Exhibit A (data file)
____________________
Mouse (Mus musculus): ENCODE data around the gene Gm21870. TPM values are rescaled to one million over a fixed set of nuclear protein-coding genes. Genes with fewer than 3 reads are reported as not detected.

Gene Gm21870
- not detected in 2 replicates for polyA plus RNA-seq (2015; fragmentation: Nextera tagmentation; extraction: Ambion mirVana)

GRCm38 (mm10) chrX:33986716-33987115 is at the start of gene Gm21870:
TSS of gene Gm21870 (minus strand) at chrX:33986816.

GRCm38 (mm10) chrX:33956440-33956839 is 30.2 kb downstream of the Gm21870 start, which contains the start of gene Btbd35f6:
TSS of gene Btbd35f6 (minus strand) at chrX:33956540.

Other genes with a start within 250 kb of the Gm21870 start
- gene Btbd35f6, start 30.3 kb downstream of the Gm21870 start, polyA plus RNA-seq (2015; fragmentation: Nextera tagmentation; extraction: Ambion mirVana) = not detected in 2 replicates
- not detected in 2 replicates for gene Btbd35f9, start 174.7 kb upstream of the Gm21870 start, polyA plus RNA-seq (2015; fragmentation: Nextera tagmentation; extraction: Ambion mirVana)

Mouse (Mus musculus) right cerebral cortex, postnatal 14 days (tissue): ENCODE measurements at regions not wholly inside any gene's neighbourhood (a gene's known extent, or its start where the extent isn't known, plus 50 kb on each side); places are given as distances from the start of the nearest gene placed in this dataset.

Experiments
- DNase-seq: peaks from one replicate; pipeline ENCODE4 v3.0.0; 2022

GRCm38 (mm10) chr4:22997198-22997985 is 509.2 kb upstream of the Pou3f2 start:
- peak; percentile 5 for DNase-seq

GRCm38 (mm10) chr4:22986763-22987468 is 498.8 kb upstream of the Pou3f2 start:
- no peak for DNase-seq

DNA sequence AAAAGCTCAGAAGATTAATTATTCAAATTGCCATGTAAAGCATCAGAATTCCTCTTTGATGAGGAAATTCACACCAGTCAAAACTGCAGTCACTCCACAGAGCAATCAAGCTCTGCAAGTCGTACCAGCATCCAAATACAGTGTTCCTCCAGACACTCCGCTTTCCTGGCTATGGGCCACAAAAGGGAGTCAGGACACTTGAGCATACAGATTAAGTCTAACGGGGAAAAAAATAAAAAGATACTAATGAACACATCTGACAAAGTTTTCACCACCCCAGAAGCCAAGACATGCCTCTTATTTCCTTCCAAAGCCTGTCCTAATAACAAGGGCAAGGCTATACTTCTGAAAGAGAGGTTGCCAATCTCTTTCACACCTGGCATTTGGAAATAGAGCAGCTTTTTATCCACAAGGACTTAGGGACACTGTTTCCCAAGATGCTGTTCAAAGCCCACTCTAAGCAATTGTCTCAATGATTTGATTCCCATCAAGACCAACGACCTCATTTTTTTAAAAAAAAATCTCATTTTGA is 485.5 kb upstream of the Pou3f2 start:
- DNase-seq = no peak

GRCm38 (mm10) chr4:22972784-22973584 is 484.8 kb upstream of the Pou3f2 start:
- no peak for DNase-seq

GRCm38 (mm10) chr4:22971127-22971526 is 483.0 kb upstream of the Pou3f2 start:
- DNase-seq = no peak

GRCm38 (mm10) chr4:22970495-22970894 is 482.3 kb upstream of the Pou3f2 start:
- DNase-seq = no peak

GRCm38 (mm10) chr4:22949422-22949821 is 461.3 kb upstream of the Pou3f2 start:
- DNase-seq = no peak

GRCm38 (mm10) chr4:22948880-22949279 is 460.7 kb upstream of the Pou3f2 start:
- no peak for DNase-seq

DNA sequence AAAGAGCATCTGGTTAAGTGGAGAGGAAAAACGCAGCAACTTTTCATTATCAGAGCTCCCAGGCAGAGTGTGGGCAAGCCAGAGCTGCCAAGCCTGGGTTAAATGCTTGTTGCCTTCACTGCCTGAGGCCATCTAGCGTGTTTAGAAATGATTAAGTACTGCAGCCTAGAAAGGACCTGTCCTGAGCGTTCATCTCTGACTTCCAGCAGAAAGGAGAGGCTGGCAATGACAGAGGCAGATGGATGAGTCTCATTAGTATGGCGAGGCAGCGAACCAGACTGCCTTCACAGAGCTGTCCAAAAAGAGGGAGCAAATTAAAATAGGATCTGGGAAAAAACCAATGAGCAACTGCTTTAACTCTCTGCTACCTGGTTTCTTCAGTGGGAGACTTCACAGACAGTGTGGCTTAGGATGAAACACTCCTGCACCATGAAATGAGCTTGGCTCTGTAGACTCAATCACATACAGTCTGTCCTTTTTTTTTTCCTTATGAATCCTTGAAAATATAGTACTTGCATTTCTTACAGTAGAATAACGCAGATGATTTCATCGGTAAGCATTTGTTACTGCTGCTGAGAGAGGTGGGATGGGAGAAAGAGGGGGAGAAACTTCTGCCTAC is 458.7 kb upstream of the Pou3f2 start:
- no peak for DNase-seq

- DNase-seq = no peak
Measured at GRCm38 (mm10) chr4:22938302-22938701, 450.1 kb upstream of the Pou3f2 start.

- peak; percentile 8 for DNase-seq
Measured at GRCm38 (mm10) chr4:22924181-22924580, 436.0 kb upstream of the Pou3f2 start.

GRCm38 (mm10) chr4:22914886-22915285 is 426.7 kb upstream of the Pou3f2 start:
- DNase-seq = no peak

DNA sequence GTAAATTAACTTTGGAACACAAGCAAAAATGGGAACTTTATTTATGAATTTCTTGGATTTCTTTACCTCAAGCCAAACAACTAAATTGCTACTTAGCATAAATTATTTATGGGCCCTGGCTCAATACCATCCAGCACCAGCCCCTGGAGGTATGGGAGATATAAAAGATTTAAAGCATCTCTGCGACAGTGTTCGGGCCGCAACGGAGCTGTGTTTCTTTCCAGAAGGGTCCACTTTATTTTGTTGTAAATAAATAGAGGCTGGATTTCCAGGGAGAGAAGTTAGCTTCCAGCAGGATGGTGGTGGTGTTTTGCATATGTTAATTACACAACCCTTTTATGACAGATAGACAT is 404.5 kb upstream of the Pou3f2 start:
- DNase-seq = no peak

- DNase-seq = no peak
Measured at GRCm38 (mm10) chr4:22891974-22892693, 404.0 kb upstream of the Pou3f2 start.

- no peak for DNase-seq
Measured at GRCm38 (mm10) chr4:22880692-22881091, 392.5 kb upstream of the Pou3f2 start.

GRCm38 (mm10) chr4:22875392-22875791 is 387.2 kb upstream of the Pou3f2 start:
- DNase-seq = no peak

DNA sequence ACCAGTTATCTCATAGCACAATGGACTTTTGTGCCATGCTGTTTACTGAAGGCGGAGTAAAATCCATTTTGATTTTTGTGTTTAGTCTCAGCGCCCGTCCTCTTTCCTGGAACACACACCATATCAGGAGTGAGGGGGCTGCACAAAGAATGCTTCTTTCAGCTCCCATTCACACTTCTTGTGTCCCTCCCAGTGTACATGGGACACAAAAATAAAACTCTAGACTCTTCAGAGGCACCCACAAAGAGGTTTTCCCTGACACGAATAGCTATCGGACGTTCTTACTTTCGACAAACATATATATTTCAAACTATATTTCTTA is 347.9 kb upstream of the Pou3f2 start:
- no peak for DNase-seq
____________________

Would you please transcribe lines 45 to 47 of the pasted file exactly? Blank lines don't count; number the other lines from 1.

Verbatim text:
- DNase-seq = no peak

DNA sequence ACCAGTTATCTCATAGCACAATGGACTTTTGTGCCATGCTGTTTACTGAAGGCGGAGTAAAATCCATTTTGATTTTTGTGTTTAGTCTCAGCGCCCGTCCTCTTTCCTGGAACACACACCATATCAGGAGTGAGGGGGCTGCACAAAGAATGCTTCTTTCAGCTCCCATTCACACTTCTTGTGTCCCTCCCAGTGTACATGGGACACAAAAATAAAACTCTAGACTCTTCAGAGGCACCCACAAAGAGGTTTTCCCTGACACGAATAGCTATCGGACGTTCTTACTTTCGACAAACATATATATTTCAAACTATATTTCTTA is 347.9 kb upstream of the Pou3f2 start:
- no peak for DNase-seq